SANE VIEWS Vol. 7, No. 22, 8 August 2007
10Open Letter to Peter Hain
Peter Hain is the new British Government’s Minister for Work and Pensions, and is originally a South African activist. His first announcement on taking office was the intention to introduce legislation to insist that lone parents get paid work when their children are over 12.
I presume on a common political history to comment on to your new Ministerial decision to force lone parents into paid work. This is a global issue; and as a South African I fear its ‘tough love’ motivation will reinforce our government’s anti-welfare approach – justified, like yours, as in the interests of poor people.
I could understand the policy if we were short of workers rather than jobs. If it were war-time or a siege economy, or the aftermath of a disaster, where all hands are needed to restore or maintain an economy. But the reverse in true in virtually every country.
The long-term global reality is that full employment at anything like a decent living wage is a thing of the past in the global market. Digital technology in the competitive market means that although one country may temporarily snatch jobs from others by reducing wage bills, the trend is inevitably to jobless growth as companies reduce labour costs competitively. They have to, otherwise they fail.
Growth in this dispensation sheds labour, thus perversely destroying its own market.
So it cuts the jobs for government policies to force single parents into. Clearly this economy doesn’t need their labour. The same is true – even more so - in South Africa, where for the same reasons as you give, people are forced to seek jobs knowing perfectly well there aren’t any.
Meanwhile children already deprived of a second parent, usually in traumatic circumstances, must suffer their remaining parent’s preoccupation with holding down paid work as well as the existing double quota of unpaid parenting and domestic work. They must accept the care of unrelated professionals, instead of their parent, and the stress related to conflicting time demands.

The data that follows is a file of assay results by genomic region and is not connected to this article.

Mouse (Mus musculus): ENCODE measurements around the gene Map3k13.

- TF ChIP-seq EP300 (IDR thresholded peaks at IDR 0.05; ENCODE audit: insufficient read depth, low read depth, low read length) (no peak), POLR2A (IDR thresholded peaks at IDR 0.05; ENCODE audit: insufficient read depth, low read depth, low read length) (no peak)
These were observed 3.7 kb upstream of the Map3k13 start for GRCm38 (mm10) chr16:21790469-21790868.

Of course everyone would like to work for a living. It can be fulfilling and enjoyable. But no one wants to do miserable work for a pittance at the expense of their children; and lone parents do not deserve the implication that they are lazy and useless if they make a home for their children full-time.
Someone close to me is a single parent who would get a medal, if such were offered, for struggling to find and keep a job that enables her to care for her children. The job she has – badly paid of course - aims to rescue and relieve children who have lost their way for lack of decent parental attention. If you ask her, that battle is already lost before you force parents into paid work.
What exactly is the point of the policy? Surely not the welfare of the children. Where is the evidence that most children do better under professional care than parental? Surely not the needs of the lone parent. They are free to seek work in any case: more choose that option than can find jobs.
You say it is about ‘getting them out of poverty’. You could do that simply by raising the level of benefit. Indeed you would be doing the economy a service. With few exceptions, all consumer goods and services are in surplus – while millions do without them for lack of buying power. The world economic problem is not about production but about distribution of income.
The real reason is saving tax, isn’t it? Or at least apparently doing so. Given the intention to recruit ‘contractors’ to help people into employment, and new pre and after school facilities, how much would actually be saved? It looks like a political move to counter the Conservative Party’s even more draconian intentions to force lone parents to abandon very small children: a weird example of ‘family values’.
The logic and the ethics of the proposal suggest to me this policy is a hangover of the last Conservative era in which ‘welfarism’ became the bugbear. It ascribed all social and economic ills to the ‘dependency’ culture that followed from people’s entitlement to certain rights regardless of their income or capacity. Rather than admit that the tax implication of those policies irked richer people, it was given a phoney positive philosophic framework, and became an ideology: entrepreneurship and opportunity.
Unfortunately, we in South Africa got our liberation at the height of that ideology. Just when we needed to build human capacity by supporting people through the apartheid legacy, we were told to avoid ‘dependency’, embrace ‘opportunity’ and challenge our people to seek work, knowing there is none. It is very cruel. So I am sorry you are setting – as far as I am concerned – a further bad example in saving tax under the pretence of providing opportunity.
This issue, and all previous issues of SANE Views, is available from the SANE web site at http://www.sane.org.za/docs/views/index.htm
South African New Economics Foundation (SANE)